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Rock Solid: The Beatles

"If you only own one album by The Beatles it's gotta be [insert masterpiece here]."

Welcome to Rock Solid, where we fill in the blank. Our goal is to pseudo-scientifically determine the best, the beloved, the most classic album in an artist's catalog.

Here's how it works: I've consulted two main sources. The All Music Guide provides the professional critical point-of-view and offers the fan perspective (because most people who choose to review albums on Amazon are adoring fans of the artist in question). The album with the highest combined rating from both sources is the one I'll consider the best.

An artist's entire body of work is eligible, with
 one exception: No compilations (i.e. greatest hits). In each case, I'll also share my personal favorite album by the artist in question, as if you care.

* * *

For over 30 years - from 1967 to 2000 - there was a no-brainer answer to which Beatles album was considered the best: Sgt. Pepper's Lonely Hearts Club Band. Duh. There was little argument about this; it was the accepted storyline. In fact, many claimed it as not only the best Beatles album, but the best album OF ALL TIME!

So what happened in 2000? Well, Q Magazine released a list of the 100 Greatest British Albums Ever, and of course The Beatles were at the top. But not Sgt. Pepper. Instead its predecessor, Revolver, got the nod. No big deal, a contrarian fluke, right? Well, a year later, VH1 and Virgin both followed in Q's footsteps, naming Revolver the best album of all time. Suddenly what was once a lopsided blowout had become a closely contested game!

Last year Rolling Stone attempted to correct course on the narrative by putting Sgt. Pepper back on top of their 500 Greatest Albums of All Time list, with Revolver at a lowly #3. Then just this past June, Entertainment Weekly fired another shot across the bow, putting Revolver at the head of their 100 Greatest All Time Albums list, AND LEAVING SGT. PEPPER COMPLETELY OFF! (This despite the presence of 3 other Beatles albums on the list).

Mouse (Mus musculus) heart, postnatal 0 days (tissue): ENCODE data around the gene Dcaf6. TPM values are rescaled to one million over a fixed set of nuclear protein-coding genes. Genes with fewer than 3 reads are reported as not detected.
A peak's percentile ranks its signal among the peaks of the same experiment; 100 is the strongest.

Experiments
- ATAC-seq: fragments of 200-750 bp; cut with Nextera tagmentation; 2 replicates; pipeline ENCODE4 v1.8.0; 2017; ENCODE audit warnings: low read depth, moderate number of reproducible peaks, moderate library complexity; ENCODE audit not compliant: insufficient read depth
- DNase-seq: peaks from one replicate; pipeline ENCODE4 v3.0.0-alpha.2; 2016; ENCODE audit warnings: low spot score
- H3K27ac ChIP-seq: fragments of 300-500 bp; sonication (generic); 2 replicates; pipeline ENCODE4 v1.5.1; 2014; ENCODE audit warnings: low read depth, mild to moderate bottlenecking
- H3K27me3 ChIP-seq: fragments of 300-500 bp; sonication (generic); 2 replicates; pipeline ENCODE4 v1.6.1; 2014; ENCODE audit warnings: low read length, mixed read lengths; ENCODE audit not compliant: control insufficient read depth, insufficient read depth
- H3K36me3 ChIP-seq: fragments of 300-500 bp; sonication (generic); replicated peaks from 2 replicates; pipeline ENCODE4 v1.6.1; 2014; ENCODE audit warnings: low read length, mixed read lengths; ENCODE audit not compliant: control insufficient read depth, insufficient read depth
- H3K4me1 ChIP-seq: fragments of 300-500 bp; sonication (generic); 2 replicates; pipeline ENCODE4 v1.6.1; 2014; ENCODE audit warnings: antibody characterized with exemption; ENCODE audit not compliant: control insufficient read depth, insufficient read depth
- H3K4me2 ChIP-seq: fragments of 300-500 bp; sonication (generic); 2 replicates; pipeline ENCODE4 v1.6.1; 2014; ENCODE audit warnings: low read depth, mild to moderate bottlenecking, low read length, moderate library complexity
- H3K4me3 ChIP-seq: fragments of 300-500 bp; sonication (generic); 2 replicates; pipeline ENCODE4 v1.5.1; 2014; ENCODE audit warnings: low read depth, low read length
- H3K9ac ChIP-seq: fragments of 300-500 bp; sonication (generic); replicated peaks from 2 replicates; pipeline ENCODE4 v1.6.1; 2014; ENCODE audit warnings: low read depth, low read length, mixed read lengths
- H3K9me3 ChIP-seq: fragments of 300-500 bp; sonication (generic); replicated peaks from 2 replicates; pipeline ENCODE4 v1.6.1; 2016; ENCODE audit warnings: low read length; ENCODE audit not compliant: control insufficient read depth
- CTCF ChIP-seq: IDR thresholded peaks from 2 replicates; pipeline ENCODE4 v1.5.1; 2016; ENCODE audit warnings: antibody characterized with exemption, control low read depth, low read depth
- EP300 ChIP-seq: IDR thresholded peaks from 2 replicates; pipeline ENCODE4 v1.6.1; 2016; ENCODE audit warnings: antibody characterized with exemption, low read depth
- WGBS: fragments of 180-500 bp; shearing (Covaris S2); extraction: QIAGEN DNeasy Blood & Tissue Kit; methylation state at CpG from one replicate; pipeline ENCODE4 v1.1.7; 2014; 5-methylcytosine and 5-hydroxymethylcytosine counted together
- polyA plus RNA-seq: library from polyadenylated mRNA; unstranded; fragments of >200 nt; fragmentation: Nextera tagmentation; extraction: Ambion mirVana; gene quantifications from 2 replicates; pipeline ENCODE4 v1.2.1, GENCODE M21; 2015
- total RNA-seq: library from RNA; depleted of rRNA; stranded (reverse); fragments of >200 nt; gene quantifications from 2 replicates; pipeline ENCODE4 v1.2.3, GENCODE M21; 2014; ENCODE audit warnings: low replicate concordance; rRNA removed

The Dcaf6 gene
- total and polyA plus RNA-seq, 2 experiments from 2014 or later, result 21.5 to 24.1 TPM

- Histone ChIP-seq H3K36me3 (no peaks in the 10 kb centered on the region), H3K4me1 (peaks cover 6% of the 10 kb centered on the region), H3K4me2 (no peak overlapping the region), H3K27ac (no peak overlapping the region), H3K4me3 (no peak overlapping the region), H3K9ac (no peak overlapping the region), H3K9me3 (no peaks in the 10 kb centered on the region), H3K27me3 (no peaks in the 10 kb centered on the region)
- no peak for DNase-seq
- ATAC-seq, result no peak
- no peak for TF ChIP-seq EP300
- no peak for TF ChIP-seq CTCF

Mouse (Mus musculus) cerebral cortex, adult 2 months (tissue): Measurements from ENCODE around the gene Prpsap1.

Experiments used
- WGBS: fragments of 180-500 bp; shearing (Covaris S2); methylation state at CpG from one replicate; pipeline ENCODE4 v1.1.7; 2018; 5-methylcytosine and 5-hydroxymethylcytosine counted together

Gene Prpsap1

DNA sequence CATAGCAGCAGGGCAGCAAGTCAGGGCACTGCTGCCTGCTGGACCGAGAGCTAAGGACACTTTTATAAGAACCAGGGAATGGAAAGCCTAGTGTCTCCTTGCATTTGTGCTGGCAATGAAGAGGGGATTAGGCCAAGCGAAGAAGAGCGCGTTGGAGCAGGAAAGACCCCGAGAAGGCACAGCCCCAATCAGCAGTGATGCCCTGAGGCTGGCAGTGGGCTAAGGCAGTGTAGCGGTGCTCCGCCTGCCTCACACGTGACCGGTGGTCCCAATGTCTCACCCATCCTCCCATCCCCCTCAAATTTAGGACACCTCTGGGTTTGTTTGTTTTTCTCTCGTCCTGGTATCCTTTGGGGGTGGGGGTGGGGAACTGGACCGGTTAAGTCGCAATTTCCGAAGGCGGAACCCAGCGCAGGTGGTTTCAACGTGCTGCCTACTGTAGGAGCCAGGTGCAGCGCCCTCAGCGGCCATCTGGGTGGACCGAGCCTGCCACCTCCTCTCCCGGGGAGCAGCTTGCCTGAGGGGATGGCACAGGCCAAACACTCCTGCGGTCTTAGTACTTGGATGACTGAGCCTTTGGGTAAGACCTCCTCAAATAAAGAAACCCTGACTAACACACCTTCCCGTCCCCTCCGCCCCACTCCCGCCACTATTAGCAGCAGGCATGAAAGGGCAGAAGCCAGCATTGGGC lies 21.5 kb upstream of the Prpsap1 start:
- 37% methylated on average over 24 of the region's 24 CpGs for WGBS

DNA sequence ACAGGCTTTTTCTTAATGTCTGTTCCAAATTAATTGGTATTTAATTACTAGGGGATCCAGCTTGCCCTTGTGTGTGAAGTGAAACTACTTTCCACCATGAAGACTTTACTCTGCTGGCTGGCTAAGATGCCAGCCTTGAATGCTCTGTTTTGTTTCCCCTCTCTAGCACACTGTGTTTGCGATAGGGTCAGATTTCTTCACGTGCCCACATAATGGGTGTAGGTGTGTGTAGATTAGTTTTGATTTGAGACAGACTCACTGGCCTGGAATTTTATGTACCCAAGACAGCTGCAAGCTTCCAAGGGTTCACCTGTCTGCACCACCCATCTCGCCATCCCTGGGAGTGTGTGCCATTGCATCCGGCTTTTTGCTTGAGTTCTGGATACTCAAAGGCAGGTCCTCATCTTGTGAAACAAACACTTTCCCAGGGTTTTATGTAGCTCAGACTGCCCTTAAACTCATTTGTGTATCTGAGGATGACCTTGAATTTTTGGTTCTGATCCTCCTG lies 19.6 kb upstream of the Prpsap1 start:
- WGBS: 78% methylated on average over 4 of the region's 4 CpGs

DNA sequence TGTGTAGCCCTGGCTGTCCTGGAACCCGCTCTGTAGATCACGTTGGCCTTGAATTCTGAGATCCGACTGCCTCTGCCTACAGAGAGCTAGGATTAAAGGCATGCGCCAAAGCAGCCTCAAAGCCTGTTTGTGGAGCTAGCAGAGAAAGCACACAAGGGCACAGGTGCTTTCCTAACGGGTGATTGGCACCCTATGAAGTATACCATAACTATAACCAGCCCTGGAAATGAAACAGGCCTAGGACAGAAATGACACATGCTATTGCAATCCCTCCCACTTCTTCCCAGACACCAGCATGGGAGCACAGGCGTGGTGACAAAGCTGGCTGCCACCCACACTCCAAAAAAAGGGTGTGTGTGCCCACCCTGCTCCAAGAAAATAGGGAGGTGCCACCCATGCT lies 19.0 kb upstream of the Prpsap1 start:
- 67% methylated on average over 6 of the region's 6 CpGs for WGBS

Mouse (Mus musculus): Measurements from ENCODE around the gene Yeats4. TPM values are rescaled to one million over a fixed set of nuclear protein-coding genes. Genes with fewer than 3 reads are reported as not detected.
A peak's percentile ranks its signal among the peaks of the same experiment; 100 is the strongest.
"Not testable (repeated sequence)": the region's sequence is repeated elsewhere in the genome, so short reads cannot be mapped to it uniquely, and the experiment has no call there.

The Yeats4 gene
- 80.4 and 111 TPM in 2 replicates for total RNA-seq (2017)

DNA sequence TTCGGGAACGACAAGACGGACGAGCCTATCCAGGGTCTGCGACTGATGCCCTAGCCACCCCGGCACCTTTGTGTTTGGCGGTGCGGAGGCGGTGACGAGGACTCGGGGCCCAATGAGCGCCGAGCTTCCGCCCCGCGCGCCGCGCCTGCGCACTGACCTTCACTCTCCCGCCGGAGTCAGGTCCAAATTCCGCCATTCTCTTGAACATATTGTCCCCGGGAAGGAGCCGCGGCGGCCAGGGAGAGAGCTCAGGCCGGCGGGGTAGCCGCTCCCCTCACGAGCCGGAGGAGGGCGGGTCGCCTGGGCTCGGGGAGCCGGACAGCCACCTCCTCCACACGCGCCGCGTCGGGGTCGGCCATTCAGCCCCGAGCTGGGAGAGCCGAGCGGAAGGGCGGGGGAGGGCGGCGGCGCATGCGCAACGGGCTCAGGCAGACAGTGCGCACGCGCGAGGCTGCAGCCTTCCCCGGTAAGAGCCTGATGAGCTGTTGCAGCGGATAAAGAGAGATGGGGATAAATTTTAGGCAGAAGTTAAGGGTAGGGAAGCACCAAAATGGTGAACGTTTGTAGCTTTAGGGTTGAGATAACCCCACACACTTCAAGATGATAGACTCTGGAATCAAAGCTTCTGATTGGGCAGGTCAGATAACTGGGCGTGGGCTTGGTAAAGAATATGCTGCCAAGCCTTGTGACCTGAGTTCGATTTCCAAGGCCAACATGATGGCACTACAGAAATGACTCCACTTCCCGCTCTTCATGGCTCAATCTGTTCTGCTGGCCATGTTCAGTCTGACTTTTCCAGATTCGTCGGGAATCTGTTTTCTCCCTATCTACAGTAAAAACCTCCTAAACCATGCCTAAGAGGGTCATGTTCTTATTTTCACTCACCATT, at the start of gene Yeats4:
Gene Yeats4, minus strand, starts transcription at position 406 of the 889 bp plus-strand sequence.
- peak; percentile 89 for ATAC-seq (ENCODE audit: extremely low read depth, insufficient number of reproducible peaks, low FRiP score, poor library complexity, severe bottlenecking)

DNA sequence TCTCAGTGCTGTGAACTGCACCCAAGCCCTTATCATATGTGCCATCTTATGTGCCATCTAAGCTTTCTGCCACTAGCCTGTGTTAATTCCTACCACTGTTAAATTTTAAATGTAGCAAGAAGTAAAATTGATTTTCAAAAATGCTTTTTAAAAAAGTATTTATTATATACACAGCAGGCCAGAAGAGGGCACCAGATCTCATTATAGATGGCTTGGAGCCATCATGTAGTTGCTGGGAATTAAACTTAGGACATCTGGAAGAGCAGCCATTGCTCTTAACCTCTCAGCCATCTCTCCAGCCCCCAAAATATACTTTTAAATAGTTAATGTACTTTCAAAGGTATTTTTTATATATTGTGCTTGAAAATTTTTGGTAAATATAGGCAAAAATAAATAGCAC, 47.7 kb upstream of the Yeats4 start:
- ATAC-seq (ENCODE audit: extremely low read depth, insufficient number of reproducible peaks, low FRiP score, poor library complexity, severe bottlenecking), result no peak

Has history changed, right before our very eyes? The only real way to find out is our tried and (partially) true Rock Solid method.

First, we look at the All Music Guide. According to them, every official Beatles studio album except 1970's Let It Be is a five star masterpiece. Besides being untrue, it's also unhelpful. We're left to parse what we can from the reviews themselves. Luckily, there are two statements that stand out. In the review of Sgt. Pepper Stephen Thomas Erlewine states (emphasis mine): "It's possible to argue that there are better Beatles albums, yet no album is as historically important as this." And in regards to Revolver: "Even after Sgt. Pepper, Revolver stands as the ultimate modern pop album." After some careful parsing, it sounds to me like All Music is calling it in favor of Revolver.

Thankfully reviewers agree. They bestowed four and a half stars on nearly every Beatles album, but considering the percentage of 5 star reviews, Revolver tops them all with 83%. (By this measure Sgt. Pepper actually came in sixth place overall, behind Rubber Soul, Abbey Road, A Hard Day's Night, and the White Album.) And thus we have consensus. Revolver is the best Beatles album.

But why?

Erlewine says Revolver's "daring sonic adventures and consistently stunning songcraft set the standard for what pop/rock could achieve." He also believes that The Beatles' feat of making an album that flows "perfectly" and yet incorporates several musical styles is a "miracle". reviewers are similarly praiseful:
  • Mike London: "Everything that made The Beatles great is here in the right proportions."